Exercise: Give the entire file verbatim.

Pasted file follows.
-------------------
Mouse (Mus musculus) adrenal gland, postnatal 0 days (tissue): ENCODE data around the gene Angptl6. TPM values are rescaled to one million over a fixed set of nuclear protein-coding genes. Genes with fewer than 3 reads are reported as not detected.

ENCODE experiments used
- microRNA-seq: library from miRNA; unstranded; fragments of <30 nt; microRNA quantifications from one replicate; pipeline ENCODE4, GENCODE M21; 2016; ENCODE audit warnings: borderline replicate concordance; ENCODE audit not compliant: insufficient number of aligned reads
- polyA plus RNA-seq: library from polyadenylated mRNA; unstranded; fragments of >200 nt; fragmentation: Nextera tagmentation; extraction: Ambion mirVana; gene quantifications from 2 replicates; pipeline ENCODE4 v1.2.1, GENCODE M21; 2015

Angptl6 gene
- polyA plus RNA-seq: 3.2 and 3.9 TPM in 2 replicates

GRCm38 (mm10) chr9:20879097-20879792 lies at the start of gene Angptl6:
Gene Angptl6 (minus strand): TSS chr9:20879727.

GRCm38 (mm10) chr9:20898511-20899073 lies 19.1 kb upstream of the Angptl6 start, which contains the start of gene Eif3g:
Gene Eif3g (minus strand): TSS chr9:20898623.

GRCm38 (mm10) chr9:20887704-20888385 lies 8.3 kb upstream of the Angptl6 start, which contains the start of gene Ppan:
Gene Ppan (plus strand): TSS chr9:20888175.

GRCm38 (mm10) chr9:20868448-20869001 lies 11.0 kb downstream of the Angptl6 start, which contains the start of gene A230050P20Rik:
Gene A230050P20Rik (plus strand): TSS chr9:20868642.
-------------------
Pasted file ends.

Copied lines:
Mouse (Mus musculus) adrenal gland, postnatal 0 days (tissue): ENCODE data around the gene Angptl6. TPM values are rescaled to one million over a fixed set of nuclear protein-coding genes. Genes with fewer than 3 reads are reported as not detected.

ENCODE experiments used
- microRNA-seq: library from miRNA; unstranded; fragments of <30 nt; microRNA quantifications from one replicate; pipeline ENCODE4, GENCODE M21; 2016; ENCODE audit warnings: borderline replicate concordance; ENCODE audit not compliant: insufficient number of aligned reads
- polyA plus RNA-seq: library from polyadenylated mRNA; unstranded; fragments of >200 nt; fragmentation: Nextera tagmentation; extraction: Ambion mirVana; gene quantifications from 2 replicates; pipeline ENCODE4 v1.2.1, GENCODE M21; 2015

Angptl6 gene
- polyA plus RNA-seq: 3.2 and 3.9 TPM in 2 replicates

GRCm38 (mm10) chr9:20879097-20879792 lies at the start of gene Angptl6:
Gene Angptl6 (minus strand): TSS chr9:20879727.

GRCm38 (mm10) chr9:20898511-20899073 lies 19.1 kb upstream of the Angptl6 start, which contains the start of gene Eif3g:
Gene Eif3g (minus strand): TSS chr9:20898623.

GRCm38 (mm10) chr9:20887704-20888385 lies 8.3 kb upstream of the Angptl6 start, which contains the start of gene Ppan:
Gene Ppan (plus strand): TSS chr9:20888175.

GRCm38 (mm10) chr9:20868448-20869001 lies 11.0 kb downstream of the Angptl6 start, which contains the start of gene A230050P20Rik:
Gene A230050P20Rik (plus strand): TSS chr9:20868642.